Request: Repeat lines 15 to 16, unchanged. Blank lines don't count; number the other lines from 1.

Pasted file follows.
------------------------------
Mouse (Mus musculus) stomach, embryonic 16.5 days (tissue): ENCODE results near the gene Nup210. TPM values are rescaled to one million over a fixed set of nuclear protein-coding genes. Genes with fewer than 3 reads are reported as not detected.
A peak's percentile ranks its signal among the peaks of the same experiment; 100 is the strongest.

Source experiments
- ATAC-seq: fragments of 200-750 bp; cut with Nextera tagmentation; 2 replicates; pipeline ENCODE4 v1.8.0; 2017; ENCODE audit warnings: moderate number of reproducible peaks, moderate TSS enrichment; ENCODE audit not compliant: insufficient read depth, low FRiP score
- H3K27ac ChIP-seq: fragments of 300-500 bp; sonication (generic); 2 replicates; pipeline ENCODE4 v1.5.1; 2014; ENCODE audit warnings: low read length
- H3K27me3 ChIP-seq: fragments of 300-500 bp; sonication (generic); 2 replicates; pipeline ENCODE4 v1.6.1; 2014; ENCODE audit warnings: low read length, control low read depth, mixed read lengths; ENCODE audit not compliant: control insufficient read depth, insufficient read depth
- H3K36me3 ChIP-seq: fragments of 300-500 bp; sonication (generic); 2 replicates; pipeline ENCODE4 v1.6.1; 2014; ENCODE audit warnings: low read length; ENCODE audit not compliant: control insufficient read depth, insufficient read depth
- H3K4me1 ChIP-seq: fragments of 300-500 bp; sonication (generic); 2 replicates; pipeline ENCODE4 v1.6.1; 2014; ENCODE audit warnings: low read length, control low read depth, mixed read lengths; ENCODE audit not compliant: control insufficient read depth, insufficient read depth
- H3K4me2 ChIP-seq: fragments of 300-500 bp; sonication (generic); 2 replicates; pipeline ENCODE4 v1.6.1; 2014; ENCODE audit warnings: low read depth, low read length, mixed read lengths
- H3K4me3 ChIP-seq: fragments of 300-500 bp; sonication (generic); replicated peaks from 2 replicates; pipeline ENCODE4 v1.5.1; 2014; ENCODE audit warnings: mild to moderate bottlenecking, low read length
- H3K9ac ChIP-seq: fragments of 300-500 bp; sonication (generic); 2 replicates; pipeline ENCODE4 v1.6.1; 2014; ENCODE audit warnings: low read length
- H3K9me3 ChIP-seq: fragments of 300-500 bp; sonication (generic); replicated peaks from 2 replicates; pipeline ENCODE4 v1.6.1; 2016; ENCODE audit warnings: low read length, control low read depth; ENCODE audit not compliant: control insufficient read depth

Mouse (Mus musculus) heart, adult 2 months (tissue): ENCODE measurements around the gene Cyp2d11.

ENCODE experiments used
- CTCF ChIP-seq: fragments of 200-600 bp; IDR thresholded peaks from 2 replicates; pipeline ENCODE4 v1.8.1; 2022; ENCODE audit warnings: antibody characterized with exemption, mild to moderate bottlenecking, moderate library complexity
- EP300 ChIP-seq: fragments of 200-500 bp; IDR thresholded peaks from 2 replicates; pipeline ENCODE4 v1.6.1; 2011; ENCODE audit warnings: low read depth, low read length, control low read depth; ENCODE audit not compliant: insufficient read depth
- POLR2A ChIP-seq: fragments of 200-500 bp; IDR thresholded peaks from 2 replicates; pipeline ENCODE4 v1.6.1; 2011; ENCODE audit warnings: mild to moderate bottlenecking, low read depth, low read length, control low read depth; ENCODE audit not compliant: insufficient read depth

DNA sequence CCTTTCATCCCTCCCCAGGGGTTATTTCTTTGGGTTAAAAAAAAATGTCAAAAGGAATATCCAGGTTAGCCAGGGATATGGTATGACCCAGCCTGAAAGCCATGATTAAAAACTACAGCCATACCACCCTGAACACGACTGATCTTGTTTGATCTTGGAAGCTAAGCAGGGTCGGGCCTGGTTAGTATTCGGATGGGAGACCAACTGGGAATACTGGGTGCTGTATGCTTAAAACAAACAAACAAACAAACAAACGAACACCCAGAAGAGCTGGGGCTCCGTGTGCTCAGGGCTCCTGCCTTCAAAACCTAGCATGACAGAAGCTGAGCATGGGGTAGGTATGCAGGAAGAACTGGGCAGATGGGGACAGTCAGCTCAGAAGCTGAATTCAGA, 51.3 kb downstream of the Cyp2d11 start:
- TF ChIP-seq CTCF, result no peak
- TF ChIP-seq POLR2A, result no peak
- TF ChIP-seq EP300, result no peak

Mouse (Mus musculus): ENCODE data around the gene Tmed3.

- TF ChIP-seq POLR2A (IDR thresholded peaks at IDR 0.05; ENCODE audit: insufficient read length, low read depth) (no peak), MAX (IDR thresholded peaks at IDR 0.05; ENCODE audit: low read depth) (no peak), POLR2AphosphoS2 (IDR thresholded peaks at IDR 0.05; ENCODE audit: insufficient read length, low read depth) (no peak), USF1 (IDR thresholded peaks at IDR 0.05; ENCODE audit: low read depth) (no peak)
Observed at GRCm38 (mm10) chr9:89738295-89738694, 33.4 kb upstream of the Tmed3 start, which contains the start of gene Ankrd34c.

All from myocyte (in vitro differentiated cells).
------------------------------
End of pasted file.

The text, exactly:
- CTCF ChIP-seq: fragments of 200-600 bp; IDR thresholded peaks from 2 replicates; pipeline ENCODE4 v1.8.1; 2022; ENCODE audit warnings: antibody characterized with exemption, mild to moderate bottlenecking, moderate library complexity
- EP300 ChIP-seq: fragments of 200-500 bp; IDR thresholded peaks from 2 replicates; pipeline ENCODE4 v1.6.1; 2011; ENCODE audit warnings: low read depth, low read length, control low read depth; ENCODE audit not compliant: insufficient read depth